Year 4Term by Term ObjectivesYear 4 OverviewWeek 3Week 4GeometryAngles Trinity Academy Halifax 2015mathshub@trinityacademyhalifax.orgWeek 5Week 6Number – Addition andSubtractionFractionsMeasuresPerimeter andLengthSummerWeek 2Number – Place ValueSpringAutumnWeek 1GeometryShape andsymmetryTimeGeometry –Position anddirectionWeek 7Week 8Week 9Week 10Number – Multiplication andDivisionDecimalsStatisticsWeek 11MeasurementAreaMeasurementMoneyMeasurementArea andperimeterWeek 12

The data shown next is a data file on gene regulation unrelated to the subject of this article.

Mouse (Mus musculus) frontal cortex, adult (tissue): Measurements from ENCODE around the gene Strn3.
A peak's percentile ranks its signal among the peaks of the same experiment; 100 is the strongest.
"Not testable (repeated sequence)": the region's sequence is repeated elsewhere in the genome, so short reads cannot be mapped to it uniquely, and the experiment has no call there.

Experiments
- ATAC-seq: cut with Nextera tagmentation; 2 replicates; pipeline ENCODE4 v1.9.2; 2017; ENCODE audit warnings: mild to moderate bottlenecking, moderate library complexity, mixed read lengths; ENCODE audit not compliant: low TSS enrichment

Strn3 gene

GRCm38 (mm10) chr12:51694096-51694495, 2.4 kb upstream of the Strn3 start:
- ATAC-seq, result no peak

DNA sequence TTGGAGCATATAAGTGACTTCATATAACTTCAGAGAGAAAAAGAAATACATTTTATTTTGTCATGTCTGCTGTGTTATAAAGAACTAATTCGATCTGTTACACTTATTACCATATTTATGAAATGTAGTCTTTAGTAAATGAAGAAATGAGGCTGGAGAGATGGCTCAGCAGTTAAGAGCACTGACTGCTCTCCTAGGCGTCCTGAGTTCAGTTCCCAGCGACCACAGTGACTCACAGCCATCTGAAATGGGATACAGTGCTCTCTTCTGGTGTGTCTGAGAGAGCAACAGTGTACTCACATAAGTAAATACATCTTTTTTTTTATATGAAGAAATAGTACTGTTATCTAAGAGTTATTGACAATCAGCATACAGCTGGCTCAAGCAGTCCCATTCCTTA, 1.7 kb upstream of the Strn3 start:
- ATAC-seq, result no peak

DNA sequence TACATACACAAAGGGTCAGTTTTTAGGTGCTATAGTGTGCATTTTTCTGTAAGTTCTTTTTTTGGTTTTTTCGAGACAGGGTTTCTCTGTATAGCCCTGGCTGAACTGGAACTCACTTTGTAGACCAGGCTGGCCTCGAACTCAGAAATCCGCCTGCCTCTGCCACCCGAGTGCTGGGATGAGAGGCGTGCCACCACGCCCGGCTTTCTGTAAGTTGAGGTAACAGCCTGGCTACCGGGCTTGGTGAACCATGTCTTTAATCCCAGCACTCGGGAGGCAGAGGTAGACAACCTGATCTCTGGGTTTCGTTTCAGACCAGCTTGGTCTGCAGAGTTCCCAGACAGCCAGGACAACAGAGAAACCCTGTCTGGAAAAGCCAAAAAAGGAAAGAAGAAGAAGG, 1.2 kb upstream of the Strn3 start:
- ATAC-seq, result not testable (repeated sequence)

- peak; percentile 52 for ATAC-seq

Year 4Term by Term ObjectivesYear GroupWeek 1Week 2Y4TermWeek 3Number – place valueCount in multiples of 6, 7, 9. 25 and 1000.Find 1000 more or less than a givennumber.Count backwards through zero to includenegative numbers.Recognise the place value of each digit ina four digit number (thousands,hundreds, tens and ones)Order and compare numbers beyond1000.Identify, represent and estimate numbersusing different representations.Round any number to the nearest 10, 100or 1000.Solve number and practical problems thatinvolve all of the above and withincreasingly large positive numbers.Read Roman numerals to 100 (I to C) andknow that over time, the numeral systemchanged to include the concept of zeroand place value. Trinity Academy Halifax 2015mathshub@trinityacademyhalifax.orgWeek 4AutumnWeek 5Week 6Number- addition and subtractionAdd and subtract numbers with up to 4digits using the formal written methods ofcolumnar addition and subtraction whereappropriate.Estimate and use inverse operations tocheck answers to a calculation.Solve addition and subtraction two stepproblems in contexts, deciding whichoperations and methods to use and why.Week 7Week 8Week 9Week 10Number – multiplication and divisionRecall and use multiplication and division facts formultiplication tables up to 12 x 12.Use place value, known and derived facts to multiplyand divide mentally, including: multiplying by 0 and1; dividing by 1; multiplying together three numbers.Recognise and use factor pairs and commutativity inmental calculations.Multiply two digit and three digit numbers by a onedigit number using formal written layout.Solve problems involving multiplying and adding,including using the distributive law to multiply twodigit numbers by one digit, integer scaling problemsand harder correspondence problems such as nobjects are connected to m objects.Week 11Week 12Measurement- AreaFind the area of rectilinearshapes by counting squares.